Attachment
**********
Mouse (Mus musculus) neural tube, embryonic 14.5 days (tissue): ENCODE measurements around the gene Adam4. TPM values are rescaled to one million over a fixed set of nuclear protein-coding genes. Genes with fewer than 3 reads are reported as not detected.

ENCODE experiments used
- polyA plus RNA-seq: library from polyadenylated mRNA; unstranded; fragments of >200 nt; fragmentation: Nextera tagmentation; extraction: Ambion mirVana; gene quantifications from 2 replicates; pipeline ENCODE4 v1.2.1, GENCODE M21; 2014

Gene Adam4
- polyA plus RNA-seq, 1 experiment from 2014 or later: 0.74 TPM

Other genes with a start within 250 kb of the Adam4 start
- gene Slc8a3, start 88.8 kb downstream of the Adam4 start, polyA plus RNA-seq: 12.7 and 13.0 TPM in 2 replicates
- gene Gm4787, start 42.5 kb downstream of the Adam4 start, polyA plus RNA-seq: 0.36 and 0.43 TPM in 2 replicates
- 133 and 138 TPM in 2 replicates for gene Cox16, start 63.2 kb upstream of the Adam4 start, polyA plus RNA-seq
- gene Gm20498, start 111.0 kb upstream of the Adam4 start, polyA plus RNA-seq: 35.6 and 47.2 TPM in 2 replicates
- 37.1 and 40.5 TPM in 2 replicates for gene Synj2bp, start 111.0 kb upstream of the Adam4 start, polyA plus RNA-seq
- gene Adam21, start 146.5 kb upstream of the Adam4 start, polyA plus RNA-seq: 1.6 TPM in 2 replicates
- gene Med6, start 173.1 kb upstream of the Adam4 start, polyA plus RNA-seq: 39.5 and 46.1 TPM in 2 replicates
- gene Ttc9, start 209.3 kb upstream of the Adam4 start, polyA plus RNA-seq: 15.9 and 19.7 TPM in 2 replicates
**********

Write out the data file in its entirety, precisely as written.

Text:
Mouse (Mus musculus) neural tube, embryonic 14.5 days (tissue): ENCODE measurements around the gene Adam4. TPM values are rescaled to one million over a fixed set of nuclear protein-coding genes. Genes with fewer than 3 reads are reported as not detected.

ENCODE experiments used
- polyA plus RNA-seq: library from polyadenylated mRNA; unstranded; fragments of >200 nt; fragmentation: Nextera tagmentation; extraction: Ambion mirVana; gene quantifications from 2 replicates; pipeline ENCODE4 v1.2.1, GENCODE M21; 2014

Gene Adam4
- polyA plus RNA-seq, 1 experiment from 2014 or later: 0.74 TPM

Other genes with a start within 250 kb of the Adam4 start
- gene Slc8a3, start 88.8 kb downstream of the Adam4 start, polyA plus RNA-seq: 12.7 and 13.0 TPM in 2 replicates
- gene Gm4787, start 42.5 kb downstream of the Adam4 start, polyA plus RNA-seq: 0.36 and 0.43 TPM in 2 replicates
- 133 and 138 TPM in 2 replicates for gene Cox16, start 63.2 kb upstream of the Adam4 start, polyA plus RNA-seq
- gene Gm20498, start 111.0 kb upstream of the Adam4 start, polyA plus RNA-seq: 35.6 and 47.2 TPM in 2 replicates
- 37.1 and 40.5 TPM in 2 replicates for gene Synj2bp, start 111.0 kb upstream of the Adam4 start, polyA plus RNA-seq
- gene Adam21, start 146.5 kb upstream of the Adam4 start, polyA plus RNA-seq: 1.6 TPM in 2 replicates
- gene Med6, start 173.1 kb upstream of the Adam4 start, polyA plus RNA-seq: 39.5 and 46.1 TPM in 2 replicates
- gene Ttc9, start 209.3 kb upstream of the Adam4 start, polyA plus RNA-seq: 15.9 and 19.7 TPM in 2 replicates